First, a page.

For the rear IO there are 4x USB 2.0, 4x USB 3.0, an Intel gigabit NIC, audio jacks, and a single USB 3.1 (10 Gb/s) Type-C connector. While the 3.1 Type-C is a welcome addition, I’m sad to see two USB 2.0 ports were removed compared to the Micro1. As someone with way too many peripherals I’d gladly trade some of those SATA ports for more USB (seriously, this isn’t aimed at file servers so why 10 SATA ports?). I’d also like to see one PS/2 because, while antiquated, it’s useful to have in case the USB drivers get screwed up in Windows.

BIOS

The UEFI BIOS looks identical to the X99 Micro and the other EVGA X99 boards. It’s simple to navigate and has a decent amount of options. If anyone has a question about particular options let me know in the forum thread and I’ll try to get a screenshot.

Fan Headers

There are five fan headers on the board. CPU_Fan and CPU2_FAN at the top right, PWR_FAN at the top left, and CHA_FAN and AUX_FAN on the bottom left edge of the board.

The two bottom headers are unusual, EVGA decided to make these right-angle but I question that choice. Even with a video card in the bottom slot I didn’t find the fan headers to be an issue with the original Micro so this seems like a solution in search of a problem. If anything, it’ll just make those two headers difficult to use in cases where the bottom of the chassis is right up against the bottom of the motherboard.

Some motherboard manufacturers use ambiguous wording in the manual and spec sheets to cover up that the chassis headers are compatible with PWM fans, but only have DC control. Fan control is a pet peeve of mine so I picked up a simple oscilloscope (a DSO Nano v1) to use in conjunction with a PWM y-splitter to verify each fan header. I’m very pleased to report that all the fan headers on the EVGA X99 Micro2 are PWM capable. Not only that, but sometimes the second CPU header is just slaved to the main CPU header, but CPU2 on the Micro2 is independently controllable. The fan settings in the BIOS are pretty straightforward. There are 3 modes: Smart, Max, and manual. Smart mode is a user-configurable fan curve that allows four temp/fan speed points to be inputted with the temp pinned to either CPU, PWM (I’m assuming this is the motherboard VRM), or SYS. Max is full speed and Manual allows the fan to be manually fixed at a certain duty cycle percentage. The chassis headers have a setting to toggle between PWM and DC modes.

Output on the 4th pin looks something like this on all five fan headers

Some motherboard manufacturers use ambiguous wording in the manual and spec sheets to cover up that the 4-pin chassis headers are compatible with PWM fans, but only have DC control. Fan control is a pet peeve of mine so I picked up a simple oscilloscope (a DSO Nano v1) to use in conjunction with a PWM y-splitter to verify each fan header. I’m very pleased to report that all the fan headers on the EVGA X99 Micro2 are PWM capable. Not only that, but sometimes the second CPU header is just slaved to the main CPU header, but CPU2_FAN on the Micro2 is independently controllable.

The fan settings in the BIOS are pretty straightforward. There are 3 modes: Smart, Max, and manual. Smart mode is a user-configurable fan curve that allows four temp/fan speed points to be inputted with the temp pinned to either CPU, PWM (I’m assuming this is the motherboard VRM), or SYS.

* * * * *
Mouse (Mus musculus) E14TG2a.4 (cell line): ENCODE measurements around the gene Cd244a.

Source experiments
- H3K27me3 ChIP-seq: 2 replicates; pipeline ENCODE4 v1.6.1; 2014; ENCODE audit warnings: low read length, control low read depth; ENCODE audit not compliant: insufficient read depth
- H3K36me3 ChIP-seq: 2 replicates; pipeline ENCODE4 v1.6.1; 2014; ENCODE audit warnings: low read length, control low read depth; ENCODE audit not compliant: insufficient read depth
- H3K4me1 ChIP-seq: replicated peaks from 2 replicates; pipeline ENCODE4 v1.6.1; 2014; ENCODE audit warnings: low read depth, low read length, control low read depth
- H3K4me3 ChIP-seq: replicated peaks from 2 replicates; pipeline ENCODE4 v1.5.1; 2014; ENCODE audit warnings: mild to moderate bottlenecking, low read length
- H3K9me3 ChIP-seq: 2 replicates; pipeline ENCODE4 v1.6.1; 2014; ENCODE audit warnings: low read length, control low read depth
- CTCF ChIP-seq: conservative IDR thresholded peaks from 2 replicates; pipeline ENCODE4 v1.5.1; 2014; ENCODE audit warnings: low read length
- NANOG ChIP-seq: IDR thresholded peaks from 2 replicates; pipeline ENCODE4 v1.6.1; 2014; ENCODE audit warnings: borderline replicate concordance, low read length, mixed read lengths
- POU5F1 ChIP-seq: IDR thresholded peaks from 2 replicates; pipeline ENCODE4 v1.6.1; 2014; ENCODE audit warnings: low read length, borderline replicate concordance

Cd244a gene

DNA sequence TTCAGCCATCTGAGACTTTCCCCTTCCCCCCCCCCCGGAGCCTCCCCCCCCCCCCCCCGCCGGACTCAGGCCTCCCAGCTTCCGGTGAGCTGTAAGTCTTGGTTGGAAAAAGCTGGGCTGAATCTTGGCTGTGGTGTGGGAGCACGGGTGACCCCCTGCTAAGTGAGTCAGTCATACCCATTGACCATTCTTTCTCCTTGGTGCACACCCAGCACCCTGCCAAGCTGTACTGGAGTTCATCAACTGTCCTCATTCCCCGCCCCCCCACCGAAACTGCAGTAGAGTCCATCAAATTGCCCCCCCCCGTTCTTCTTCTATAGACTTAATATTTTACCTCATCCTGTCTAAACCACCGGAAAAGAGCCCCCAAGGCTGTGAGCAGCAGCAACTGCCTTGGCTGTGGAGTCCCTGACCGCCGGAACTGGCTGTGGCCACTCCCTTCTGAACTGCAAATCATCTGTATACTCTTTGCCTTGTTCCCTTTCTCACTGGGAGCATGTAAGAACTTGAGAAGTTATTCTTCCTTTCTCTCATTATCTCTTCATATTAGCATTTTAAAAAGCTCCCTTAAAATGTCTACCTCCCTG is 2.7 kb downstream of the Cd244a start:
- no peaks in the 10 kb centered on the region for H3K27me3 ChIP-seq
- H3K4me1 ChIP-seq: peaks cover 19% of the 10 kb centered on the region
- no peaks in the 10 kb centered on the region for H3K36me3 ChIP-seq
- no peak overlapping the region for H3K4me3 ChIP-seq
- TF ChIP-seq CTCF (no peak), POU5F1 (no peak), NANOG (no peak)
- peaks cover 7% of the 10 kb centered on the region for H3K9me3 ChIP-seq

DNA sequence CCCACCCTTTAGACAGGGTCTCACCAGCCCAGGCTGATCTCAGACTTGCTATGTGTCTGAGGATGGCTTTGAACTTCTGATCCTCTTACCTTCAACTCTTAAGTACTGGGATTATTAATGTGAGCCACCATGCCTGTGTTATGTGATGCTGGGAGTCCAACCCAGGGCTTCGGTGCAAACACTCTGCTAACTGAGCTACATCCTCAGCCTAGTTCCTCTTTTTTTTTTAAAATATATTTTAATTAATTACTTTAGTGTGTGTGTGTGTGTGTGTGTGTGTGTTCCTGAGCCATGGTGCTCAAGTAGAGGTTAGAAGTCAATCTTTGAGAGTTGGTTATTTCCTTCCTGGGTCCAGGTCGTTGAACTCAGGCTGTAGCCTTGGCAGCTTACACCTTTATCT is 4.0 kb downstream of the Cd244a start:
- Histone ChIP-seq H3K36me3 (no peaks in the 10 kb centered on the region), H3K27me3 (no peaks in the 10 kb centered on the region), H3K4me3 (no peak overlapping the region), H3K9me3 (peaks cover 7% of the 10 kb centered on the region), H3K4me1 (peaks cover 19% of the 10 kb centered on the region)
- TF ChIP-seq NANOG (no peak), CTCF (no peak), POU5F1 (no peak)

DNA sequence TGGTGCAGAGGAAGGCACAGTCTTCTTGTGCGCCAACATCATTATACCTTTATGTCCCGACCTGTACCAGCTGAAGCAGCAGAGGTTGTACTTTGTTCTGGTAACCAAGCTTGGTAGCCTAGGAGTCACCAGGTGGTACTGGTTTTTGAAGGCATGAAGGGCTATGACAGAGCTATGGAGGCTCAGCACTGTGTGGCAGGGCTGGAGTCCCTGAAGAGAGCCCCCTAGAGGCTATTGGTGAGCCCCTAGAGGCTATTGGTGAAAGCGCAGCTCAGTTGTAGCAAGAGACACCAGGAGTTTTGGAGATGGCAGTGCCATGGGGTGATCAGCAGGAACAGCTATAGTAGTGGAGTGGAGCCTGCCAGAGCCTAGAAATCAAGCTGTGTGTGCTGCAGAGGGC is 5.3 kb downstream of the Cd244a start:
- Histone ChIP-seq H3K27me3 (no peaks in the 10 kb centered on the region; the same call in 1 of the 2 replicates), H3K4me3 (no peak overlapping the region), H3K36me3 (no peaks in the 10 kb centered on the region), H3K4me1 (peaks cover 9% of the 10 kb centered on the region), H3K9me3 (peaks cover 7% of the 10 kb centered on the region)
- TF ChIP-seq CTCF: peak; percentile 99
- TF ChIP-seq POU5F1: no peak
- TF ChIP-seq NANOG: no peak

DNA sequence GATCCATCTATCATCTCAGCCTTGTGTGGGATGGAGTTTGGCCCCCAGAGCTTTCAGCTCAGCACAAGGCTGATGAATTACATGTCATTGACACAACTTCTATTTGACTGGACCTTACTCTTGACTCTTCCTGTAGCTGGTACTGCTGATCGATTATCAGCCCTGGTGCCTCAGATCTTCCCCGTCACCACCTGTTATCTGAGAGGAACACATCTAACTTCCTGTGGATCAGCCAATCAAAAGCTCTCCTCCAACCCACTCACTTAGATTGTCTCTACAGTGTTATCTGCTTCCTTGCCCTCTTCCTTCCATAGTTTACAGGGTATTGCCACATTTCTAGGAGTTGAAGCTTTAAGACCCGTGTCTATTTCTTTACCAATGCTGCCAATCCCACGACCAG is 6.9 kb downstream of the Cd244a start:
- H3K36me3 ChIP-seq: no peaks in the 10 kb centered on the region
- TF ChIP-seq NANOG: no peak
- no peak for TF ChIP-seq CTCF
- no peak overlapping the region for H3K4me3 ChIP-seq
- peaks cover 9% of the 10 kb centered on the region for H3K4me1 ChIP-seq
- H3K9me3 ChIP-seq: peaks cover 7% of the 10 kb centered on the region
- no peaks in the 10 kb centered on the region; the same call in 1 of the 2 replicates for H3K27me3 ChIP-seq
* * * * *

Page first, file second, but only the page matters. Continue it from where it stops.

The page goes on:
Edit: Smart mode is only available for CPU_FAN, CPU2_FAN, and CHA_FAN. Also, those headers are controllable in Speedfan via the Fintek F71889A Super IO chip.

Max is full speed and Manual allows the fan to be manually fixed at a certain duty cycle percentage.

The headers have a setting to toggle between PWM and DC modes (except CPU, which is PWM only).

Issues

EVGA-X99-Micro2-review-USB-3-header

The card can’t seat all the way down because the USB 3.0 header is in the way

So far the EVGA X99 Micro2 is a big improvement over the original but there are two issues that have carried over. First is the location of the USB 3.0 header. Rather than being placed close to the ATX power connector as is typical, it’s on the bottom right of the board, next to the front IO header. Since the 3.0 header is so bulky this poses an issue with dual-GPU configurations because longer video cards won’t fit in either the second or third expansion slot with the header plugged in. EVGA had experimented with making it a right-angle plug instead, the pre-production Micro2 boards that were at Computex all sported that version and even until recently it looked like they planned to use that. Apparently it was a last minute decision to revert back to a standard straight plug due to chassis compatibility concerns. EVGA makes a low profile USB 3.0 extender that would get around this problem but unfortunately it is not included and must be purchased separately.

The other big issue is that the CPU socket is still too close to the top PCIe slot. Supposedly the reason for this is to keep the traces between the CPU and PCIe slot short for slightly better performance but it greatly limits the selection of compatible air coolers. Most large heatsinks won’t fit without overhanging the top slot. Users with a single GPU could work around this by moving the video card to a lower slot, except then they’ll run into the USB 3.0 header problem.

Not to say that air cooling is impossible on this board, but users wanting to avoid water cooling the CPU will need to carefully consider their build to make sure everything fits.

Conclusion

On the one hand it’s a bit frustrating having bought the original version of this because this feels like the product that EVGA should have released back in August last year. But on the other hand I have to give kudos to EVGA for taking user feedback to heart and improving their product in meaningful ways instead of chasing after useless marketing features.

Overall it’s a great-looking board with a mostly good layout (exceptions being the USB 3.0 header and CPU socket), some cool new additions (USB 3.1 Type-C, PCIe 3.0 x4 M.2, and all PWM capable fan headers), and several welcome improvements over the original.

The X99 Micro2 is currently available directly from EVGA’s website for $230.